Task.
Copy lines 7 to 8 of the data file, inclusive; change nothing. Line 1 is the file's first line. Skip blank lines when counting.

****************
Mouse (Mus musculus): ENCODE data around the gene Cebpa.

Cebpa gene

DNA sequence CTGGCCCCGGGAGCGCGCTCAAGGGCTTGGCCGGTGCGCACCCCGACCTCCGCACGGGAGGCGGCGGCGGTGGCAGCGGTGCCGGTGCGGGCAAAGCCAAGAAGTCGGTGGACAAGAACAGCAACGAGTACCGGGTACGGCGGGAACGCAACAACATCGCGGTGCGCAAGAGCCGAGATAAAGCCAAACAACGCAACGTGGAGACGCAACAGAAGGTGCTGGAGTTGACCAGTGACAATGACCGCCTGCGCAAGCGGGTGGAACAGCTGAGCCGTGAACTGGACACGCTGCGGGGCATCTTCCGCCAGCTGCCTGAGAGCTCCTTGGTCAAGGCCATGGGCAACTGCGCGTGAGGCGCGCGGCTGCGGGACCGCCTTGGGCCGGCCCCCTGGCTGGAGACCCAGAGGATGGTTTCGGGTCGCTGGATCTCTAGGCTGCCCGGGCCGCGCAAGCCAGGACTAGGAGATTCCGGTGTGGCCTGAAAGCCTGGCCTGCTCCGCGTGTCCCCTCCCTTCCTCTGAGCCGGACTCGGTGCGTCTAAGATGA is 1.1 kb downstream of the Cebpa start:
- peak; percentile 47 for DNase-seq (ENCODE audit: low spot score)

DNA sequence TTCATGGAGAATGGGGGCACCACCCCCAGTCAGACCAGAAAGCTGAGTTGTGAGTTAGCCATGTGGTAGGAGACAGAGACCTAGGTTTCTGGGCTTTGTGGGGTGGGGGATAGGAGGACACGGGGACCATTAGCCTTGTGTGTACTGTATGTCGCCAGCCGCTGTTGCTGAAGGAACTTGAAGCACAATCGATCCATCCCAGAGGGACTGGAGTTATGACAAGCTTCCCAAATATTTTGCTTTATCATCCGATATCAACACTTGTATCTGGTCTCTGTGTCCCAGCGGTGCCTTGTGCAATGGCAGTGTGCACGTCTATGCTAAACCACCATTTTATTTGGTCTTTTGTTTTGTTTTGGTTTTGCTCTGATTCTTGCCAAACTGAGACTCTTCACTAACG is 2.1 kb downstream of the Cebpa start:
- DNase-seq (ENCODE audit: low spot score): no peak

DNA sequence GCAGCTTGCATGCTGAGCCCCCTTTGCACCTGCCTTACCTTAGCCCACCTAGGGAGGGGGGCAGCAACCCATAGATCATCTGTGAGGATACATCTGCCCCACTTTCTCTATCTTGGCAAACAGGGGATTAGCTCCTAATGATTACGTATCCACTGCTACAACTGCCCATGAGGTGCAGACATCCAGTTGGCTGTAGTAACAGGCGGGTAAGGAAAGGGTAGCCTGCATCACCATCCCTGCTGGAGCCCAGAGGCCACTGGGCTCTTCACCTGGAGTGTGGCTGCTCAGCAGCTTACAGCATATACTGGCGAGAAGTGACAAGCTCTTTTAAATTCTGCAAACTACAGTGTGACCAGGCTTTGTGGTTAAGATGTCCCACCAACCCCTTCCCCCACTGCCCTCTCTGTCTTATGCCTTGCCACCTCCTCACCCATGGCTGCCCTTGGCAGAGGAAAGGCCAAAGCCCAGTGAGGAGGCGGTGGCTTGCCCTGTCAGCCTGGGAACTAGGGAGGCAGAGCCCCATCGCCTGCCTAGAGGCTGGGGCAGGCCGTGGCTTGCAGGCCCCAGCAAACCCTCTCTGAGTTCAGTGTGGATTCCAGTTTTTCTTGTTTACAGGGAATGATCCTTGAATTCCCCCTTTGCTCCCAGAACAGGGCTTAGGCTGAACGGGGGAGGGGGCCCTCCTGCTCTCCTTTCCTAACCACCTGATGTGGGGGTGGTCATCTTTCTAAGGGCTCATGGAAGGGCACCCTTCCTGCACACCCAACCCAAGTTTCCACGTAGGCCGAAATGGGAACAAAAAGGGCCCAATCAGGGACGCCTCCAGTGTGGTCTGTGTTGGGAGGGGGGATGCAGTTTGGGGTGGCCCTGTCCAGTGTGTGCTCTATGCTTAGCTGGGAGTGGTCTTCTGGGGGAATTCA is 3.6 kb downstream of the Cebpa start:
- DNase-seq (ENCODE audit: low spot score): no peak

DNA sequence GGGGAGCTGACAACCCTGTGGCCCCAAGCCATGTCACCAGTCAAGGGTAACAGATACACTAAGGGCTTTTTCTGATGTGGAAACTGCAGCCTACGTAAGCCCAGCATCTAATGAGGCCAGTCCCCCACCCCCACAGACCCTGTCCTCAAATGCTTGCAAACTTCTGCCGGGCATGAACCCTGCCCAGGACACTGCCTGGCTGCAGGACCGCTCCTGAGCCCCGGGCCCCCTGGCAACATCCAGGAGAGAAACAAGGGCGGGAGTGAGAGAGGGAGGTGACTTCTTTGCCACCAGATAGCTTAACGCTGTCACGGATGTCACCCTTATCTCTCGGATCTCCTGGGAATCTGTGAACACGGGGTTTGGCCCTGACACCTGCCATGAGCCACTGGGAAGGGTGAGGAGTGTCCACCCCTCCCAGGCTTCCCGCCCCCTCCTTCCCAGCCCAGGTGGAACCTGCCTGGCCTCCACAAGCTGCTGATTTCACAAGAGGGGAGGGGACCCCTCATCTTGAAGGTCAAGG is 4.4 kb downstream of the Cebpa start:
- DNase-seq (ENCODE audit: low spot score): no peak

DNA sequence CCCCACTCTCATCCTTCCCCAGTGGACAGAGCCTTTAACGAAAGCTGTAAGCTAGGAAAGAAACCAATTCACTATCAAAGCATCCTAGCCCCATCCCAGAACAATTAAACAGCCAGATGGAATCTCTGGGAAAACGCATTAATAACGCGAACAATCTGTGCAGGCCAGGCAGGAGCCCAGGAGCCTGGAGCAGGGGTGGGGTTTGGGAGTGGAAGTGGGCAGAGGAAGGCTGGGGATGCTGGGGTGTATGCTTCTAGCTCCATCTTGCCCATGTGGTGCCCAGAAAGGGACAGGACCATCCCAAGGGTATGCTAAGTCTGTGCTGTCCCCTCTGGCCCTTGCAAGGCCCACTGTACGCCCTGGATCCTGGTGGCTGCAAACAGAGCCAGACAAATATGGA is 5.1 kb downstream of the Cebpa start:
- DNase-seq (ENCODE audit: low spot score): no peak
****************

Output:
DNA sequence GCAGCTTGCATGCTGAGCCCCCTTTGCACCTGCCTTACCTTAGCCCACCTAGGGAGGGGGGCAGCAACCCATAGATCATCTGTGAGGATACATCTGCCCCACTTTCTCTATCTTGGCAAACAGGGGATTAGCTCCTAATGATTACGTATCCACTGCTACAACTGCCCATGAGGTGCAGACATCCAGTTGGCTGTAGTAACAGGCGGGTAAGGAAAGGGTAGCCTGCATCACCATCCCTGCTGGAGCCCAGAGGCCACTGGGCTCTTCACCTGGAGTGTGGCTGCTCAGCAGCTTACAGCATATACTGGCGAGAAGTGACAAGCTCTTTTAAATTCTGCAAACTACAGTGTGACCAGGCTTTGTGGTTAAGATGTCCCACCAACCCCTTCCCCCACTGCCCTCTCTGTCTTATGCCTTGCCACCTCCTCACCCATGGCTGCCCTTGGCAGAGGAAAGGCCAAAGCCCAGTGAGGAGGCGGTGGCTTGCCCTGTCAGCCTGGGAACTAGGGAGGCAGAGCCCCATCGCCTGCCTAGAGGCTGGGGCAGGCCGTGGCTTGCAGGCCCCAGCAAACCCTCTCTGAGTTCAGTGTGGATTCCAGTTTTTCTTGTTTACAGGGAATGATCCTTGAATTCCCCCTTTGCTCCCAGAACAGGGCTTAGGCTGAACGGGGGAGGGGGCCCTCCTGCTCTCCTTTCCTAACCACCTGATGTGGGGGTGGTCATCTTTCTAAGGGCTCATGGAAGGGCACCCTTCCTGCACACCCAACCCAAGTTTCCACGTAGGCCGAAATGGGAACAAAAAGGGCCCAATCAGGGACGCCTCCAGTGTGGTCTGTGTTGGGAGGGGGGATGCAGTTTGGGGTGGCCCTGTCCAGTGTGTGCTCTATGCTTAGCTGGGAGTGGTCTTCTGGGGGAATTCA is 3.6 kb downstream of the Cebpa start:
- DNase-seq (ENCODE audit: low spot score): no peak